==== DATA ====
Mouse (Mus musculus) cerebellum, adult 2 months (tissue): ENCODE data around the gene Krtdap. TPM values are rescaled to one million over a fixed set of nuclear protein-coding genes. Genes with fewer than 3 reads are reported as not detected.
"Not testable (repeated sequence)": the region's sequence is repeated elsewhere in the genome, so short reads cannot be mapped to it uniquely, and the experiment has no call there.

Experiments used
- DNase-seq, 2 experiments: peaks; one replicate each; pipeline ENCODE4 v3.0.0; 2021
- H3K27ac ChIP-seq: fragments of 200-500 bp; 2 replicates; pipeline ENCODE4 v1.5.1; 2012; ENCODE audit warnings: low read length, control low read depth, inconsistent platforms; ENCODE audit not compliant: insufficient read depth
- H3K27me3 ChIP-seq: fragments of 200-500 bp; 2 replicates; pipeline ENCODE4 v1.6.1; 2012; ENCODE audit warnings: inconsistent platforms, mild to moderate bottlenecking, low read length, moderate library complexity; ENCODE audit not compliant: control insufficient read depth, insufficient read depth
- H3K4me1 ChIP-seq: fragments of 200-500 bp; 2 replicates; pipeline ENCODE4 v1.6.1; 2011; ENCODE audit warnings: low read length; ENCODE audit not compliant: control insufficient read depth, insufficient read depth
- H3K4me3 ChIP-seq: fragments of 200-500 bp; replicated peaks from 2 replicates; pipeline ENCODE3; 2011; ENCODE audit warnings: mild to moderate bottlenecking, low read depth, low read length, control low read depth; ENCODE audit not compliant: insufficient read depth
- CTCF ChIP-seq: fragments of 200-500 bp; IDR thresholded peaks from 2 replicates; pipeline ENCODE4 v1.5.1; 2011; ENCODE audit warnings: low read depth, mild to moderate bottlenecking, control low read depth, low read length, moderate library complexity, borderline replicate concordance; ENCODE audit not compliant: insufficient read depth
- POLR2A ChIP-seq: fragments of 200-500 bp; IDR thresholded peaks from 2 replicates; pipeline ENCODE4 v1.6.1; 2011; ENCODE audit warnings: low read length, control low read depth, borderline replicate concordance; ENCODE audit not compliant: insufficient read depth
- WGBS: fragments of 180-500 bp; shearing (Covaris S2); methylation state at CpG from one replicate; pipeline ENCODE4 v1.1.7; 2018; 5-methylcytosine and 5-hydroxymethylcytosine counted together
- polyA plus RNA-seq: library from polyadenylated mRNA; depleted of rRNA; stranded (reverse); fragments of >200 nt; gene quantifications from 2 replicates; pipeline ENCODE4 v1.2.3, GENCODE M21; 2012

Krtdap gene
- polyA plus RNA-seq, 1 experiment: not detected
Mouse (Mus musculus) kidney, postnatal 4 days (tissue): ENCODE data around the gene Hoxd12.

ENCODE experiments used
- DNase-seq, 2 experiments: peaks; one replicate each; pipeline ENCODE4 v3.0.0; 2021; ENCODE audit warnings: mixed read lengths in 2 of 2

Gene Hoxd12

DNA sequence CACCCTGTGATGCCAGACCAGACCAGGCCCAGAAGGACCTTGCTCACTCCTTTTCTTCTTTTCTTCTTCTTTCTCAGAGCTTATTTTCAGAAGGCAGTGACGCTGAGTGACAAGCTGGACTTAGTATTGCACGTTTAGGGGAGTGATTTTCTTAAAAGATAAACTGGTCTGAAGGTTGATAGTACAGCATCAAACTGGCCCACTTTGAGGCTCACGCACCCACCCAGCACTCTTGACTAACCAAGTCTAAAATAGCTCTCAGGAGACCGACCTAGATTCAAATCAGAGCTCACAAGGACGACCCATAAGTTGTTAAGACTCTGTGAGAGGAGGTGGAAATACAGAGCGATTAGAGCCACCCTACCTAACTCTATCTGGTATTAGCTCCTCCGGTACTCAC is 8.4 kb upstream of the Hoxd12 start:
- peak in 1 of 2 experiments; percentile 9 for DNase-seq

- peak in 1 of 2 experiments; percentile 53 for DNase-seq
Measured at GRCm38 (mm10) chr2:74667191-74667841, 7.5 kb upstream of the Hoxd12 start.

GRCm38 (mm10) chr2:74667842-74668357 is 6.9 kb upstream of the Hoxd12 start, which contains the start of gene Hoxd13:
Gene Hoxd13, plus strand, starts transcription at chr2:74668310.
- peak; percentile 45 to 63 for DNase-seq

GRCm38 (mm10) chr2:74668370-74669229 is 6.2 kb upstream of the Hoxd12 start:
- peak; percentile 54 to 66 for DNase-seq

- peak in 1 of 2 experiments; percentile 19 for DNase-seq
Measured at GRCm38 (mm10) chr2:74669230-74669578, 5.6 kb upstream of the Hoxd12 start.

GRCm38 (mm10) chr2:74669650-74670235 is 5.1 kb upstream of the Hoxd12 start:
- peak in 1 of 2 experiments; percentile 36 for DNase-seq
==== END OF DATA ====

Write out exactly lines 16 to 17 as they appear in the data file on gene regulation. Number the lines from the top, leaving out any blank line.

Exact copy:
ENCODE experiments used
- DNase-seq, 2 experiments: peaks; one replicate each; pipeline ENCODE4 v3.0.0; 2021; ENCODE audit warnings: mixed read lengths in 2 of 2